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Registry of Systematic Reviews - Search Results

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1. Citation: Kilkens, O. J., Post, M. W., Dallmeijer, A. J., Seelen, H. A., & van der Woude, L. H. (2003). Wheelchair skills tests: A systematic review. Clinical Rehabilitation, 17(4), 418-430.
Keywords: manual wheelchair skills, observational tests, wheelchair skill performance, task performance, physical strain

Background: Sufficient wheelchair skills are critical for people with physical disabilities to achieve their rehabilitation goals and independence in daily life. In addition, assessment of wheelchair skills may be valuable in both a clinical setting (e.g., measuring one’s current wheelchair skills) and a research setting (e.g., assessing the effects of intervention for wheelchair mobility). However, no systematic review has been conducted on studies related to wheelchair skills.

Objectives: To conduct a systematic review of the literature on tests for wheelchair skills.

Search strategy: An electronic search of MEDLINE, EMBASE, PsychINFO, and Current Contents was conducted using various keywords such as “mobility” and “wheelchair” combined with “skills,” “measurement,” “ADS,” etc.

Selection criteria: The authors included observational tests that assessed wheelchair-assisted mobility skills, at the activity level, of individuals using hand-rim wheelchairs.

Data collection and analysis: The first author conducted the selection process. Collected tests were compared across selected variables such as skills used in the test, target population, feasibility, and test outcomes.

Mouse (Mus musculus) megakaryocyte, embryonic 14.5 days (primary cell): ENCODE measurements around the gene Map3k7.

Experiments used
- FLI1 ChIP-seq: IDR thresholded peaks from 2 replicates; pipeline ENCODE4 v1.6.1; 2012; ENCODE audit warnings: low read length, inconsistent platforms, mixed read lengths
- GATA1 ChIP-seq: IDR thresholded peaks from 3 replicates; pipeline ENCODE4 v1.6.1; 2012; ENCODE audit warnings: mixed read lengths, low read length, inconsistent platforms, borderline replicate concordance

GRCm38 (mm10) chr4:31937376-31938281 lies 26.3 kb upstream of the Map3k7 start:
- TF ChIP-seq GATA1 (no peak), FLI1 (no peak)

Main results: A total of 24 tests were found from the 34 articles. The authors identified the following frequently used wheelchair skills: wheelchair propulsion, transferring from and to the wheelchair, negotiating kerbs, ascending slopes, traversing tracks, sprinting, and performing a wheelie. The measures commonly employed to assess wheelchair skills included task completion time, independence in wheelchair skill performance, and physical strain. In addition, information on sensitivity to change, validity, and reliability of the tests was reported.

Conclusions: Comparing the results of the studies was difficult due to many different wheelchair skill tests. Thus, currently no standardized measure is available for wheelchair skill performance. Standardization of the skills to be tested and evaluation measures are needed to compare study results.

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Record Updated:2016-08-04

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